Chart:  FNMA 30-Year 3.5% Coupon Bond


Economic Calendar – for the Week of November 16

The economic calendar features a couple of manufacturing reports, the weekly Initial Jobless Claims report, and the Consumer Price Index in addition to the Fed’s FOMC Minutes from their October 28 meeting.  Economic reports having the greatest potential impact on the financial markets are highlighted in bold.



Road Signs – What Does A Perfect Credit Score Look Like? – Habits of High Credit Score Consumers Analyzed

By Nikitas Tsoukalis

The average credit score in the US is around 692 points.  There are many people with bad credit, whose scores can go as low as 350 points.  And then, on the other end, are those few with perfect and near perfect credit, who have scores from the high 700s to 800 or more.  One half of one percent of consumers have a perfect 850.  What distinguishes these few from the pack?

They Don’t Miss Payments. Ever.

Missing payments is the one thing that will do more damage to your credit than any other action.  People who attain and keep high scores do so, in part, by making sure that their payment history is flawless.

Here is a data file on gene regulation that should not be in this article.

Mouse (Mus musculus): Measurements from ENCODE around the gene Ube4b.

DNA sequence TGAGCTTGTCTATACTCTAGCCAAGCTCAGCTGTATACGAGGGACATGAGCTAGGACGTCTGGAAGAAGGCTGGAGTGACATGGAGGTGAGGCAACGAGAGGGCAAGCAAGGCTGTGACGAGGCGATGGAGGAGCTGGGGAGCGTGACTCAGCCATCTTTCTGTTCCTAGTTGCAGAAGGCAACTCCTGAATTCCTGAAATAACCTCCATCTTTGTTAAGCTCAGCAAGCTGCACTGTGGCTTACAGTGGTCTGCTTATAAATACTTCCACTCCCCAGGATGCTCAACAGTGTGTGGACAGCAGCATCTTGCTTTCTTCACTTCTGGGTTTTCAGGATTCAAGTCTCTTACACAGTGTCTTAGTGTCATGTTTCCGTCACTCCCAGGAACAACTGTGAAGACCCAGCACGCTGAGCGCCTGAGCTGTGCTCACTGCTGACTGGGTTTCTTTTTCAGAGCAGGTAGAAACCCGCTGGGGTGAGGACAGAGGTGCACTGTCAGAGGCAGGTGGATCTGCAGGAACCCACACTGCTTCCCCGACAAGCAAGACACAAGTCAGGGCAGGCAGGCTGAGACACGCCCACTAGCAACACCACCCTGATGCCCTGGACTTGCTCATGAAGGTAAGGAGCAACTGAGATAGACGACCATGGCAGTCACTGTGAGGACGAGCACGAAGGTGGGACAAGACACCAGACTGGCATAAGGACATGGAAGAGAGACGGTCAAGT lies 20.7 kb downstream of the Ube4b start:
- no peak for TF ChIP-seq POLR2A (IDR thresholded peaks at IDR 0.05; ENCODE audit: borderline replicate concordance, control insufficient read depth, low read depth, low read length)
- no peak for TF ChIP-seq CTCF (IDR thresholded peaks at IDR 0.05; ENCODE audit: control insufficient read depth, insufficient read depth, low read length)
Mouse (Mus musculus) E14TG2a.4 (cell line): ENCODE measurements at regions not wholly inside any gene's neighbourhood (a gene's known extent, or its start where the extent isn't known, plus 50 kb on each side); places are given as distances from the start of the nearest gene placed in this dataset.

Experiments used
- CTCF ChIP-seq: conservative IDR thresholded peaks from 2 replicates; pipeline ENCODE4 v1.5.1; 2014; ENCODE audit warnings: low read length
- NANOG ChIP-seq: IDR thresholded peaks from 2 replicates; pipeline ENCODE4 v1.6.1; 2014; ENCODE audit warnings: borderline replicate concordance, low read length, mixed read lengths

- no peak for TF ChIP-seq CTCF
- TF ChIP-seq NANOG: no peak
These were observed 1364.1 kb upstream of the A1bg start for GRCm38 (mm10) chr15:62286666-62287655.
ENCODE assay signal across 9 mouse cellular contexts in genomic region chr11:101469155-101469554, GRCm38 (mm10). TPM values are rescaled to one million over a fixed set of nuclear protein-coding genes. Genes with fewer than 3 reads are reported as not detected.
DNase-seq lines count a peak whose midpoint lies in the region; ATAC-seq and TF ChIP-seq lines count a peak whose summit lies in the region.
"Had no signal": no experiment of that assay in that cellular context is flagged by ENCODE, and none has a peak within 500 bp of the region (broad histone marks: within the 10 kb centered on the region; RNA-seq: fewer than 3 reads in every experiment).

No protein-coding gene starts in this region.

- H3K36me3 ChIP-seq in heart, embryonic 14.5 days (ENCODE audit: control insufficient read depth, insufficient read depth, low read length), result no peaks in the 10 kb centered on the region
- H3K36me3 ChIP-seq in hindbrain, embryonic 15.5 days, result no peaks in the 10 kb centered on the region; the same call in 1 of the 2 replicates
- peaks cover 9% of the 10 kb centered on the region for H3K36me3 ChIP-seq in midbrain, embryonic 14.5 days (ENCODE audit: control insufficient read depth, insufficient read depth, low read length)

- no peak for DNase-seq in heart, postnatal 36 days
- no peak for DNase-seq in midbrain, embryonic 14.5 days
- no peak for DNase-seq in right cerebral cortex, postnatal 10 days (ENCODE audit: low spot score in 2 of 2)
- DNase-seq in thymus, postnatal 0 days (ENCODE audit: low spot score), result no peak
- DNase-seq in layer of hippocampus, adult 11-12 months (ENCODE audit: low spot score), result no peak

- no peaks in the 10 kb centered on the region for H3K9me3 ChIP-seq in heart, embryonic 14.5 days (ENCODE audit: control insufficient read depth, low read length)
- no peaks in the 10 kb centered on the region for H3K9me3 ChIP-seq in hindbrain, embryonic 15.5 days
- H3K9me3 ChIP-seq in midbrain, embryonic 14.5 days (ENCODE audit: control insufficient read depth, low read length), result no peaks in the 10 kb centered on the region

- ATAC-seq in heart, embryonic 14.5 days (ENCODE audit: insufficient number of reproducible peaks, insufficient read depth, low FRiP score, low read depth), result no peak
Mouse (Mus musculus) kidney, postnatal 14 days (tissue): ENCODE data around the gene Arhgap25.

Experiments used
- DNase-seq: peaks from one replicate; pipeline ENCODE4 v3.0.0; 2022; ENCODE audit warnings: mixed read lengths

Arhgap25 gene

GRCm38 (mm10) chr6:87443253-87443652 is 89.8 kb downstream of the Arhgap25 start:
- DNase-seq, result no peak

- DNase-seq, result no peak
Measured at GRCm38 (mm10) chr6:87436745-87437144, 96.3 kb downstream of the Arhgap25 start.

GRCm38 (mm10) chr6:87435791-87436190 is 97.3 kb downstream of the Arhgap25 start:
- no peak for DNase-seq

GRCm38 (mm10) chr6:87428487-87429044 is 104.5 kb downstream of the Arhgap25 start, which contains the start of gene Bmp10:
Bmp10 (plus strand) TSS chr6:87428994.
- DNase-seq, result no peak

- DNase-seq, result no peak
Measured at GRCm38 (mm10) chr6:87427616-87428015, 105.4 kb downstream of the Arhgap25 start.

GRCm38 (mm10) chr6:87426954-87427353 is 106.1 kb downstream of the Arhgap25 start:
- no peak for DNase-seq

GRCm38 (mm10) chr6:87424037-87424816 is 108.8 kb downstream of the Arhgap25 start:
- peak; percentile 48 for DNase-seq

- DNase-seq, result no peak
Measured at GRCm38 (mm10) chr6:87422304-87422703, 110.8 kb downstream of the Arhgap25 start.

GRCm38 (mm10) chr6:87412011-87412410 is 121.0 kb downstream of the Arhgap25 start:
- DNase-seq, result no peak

To keep your credit score climbing, make sure that every bill is paid on time every month.  Know how much you earn and where it goes so that a bill never surprises you.  Keep an emergency fund so that, if a bill is larger than expected, you have the funds to keep payments up to date.

They Exercise Restraint

Have you ever looked at the latest shiny electronic, a new dress, or any other thing you wanted and thought that you could just put it on a charge card and pay it off later?  This is the sort of thinking that, if done too often, can kill your credit score.  People with high credit scores never charge anything they can’t pay off in full.  They view credit as a tool they use, rather than a crutch.  On average, they only use 7% of their revolving credit.

They Have a Mix of Credit Types

Creditors want to see that you can be responsible with both revolving credit and installment loans. By having a mix that includes car loans, credit cards and a mortgage, they maximize their scores.

If you are trying to increase your score and need a new vehicle, consider getting an auto loan.  These are relatively easy to get, and they can be refinanced as your credit improves.  Pay the loan on time every month, otherwise it counts against you instead of in your favor.